By Steve Robinson | March 25, 2007 - 1:51 am
Posted in Category: Pekin Daily Times, Peoria Rivermen

Norm UlrichPEORIA – When the Peoria Rivermen’s season ends, it will not just be the players who hang up their skates.

Longtime Rivermen broadcaster Norm Ulrich will retire at the end of the season, having spent over 20 years covering some of the team’s most cherished moments, including two championship seasons in two separate leagues. It is a stint that will conclude after 35 years behind a microphone covering sports locally and regionally.

Ulrich has seen many changes in how leagues operate having seen the team go from IHL (1984-96) to ECHL (1996-2005) to AHL (2005-present).

Ulrich said he is looking forward to spending time with his wife of 35 years, Pearl, and their four children and eight grandchildren.

“It’s an exciting game to call,” Ulrich said. “It’s the most exciting game there is as far as I am concerned, to call, because of the speed of the game, because of the hitting, (and) because of the goaltending. It’s just an exciting game.”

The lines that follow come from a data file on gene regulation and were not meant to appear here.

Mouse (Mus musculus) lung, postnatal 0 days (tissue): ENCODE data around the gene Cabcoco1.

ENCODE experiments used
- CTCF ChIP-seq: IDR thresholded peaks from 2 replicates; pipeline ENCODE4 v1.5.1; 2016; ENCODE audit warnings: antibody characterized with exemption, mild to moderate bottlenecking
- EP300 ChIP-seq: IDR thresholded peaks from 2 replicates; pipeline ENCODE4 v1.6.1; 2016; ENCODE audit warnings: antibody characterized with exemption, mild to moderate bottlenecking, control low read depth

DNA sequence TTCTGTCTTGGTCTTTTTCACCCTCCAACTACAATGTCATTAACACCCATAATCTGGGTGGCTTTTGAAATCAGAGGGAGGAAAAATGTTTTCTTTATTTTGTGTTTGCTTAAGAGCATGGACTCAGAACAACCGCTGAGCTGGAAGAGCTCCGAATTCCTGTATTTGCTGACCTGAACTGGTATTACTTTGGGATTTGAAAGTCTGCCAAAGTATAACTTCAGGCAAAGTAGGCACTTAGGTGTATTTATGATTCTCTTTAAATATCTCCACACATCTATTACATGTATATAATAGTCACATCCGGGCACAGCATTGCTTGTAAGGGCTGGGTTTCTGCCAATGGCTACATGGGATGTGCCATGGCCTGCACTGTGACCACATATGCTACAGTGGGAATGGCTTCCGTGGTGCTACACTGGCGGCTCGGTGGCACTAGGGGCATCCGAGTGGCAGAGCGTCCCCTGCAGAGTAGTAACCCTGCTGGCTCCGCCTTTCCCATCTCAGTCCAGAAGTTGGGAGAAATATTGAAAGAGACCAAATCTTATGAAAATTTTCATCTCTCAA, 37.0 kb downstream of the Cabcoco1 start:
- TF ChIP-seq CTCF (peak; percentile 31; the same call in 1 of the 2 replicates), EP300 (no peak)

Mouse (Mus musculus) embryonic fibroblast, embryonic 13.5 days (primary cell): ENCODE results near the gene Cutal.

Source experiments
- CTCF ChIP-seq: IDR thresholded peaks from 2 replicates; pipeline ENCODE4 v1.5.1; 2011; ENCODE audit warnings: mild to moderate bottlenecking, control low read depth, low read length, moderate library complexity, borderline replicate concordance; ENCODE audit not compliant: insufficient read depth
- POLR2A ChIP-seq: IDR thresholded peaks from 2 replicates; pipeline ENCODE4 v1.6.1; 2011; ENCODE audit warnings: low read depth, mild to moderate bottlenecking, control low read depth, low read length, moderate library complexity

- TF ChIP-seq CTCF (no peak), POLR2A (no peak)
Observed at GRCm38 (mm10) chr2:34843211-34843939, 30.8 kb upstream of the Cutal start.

It’s also a game of statistics. And Ulrich, like any good sports broadcaster, stays fluent on not just the current players’ stats, but said he has racked up some of his own covering the Rivermen.

By his count, when this season ends, Ulrich, 65, will have covered over 1,400 hockey games, in the U. S. and Canada. In doing so, Ulrich said he has been racking his own personal stats that broadcasters and writers don’t often share with the public.

Those stats include knowing that he has covered hockey games in 77 separate arenas in 69 cities crossing 32 states. He said part of the reason for those numbers is because, in eight of those 69 cities, he covered games in two different rinks.

“The thing that blows my mind is not the number of states, not the number of rinks, but the number of cities,” Ulrich said.

Ulrich notes that his Rivermen coverage has taken him “from Anchorage, Alaska to Estero, Fla., and from Albany, N. Y. to San Diego, and everywhere in-between.”

Ulrich jokes that, now, he wished he had counted the mileage involved to go with those stats. He said the fans of the Louisiana IceGators, the Rivermen’s opponents for the ECHL Kelly Cup at the end of the 1999-2000 Season, were probably friendliest fans he met on the road.

“Fans were great all over the country,” Ulrich said. “But the IceGators’ fans were phenomenal because of how they treated us when they were there. They were unbelievably kind.”

Peoria Rivermen“He’ll Be Tough To Top”: Rivermen management, under the direction of team Vice President and General Manager Bart Rogers, knows watching Ulrich retire will not be easy.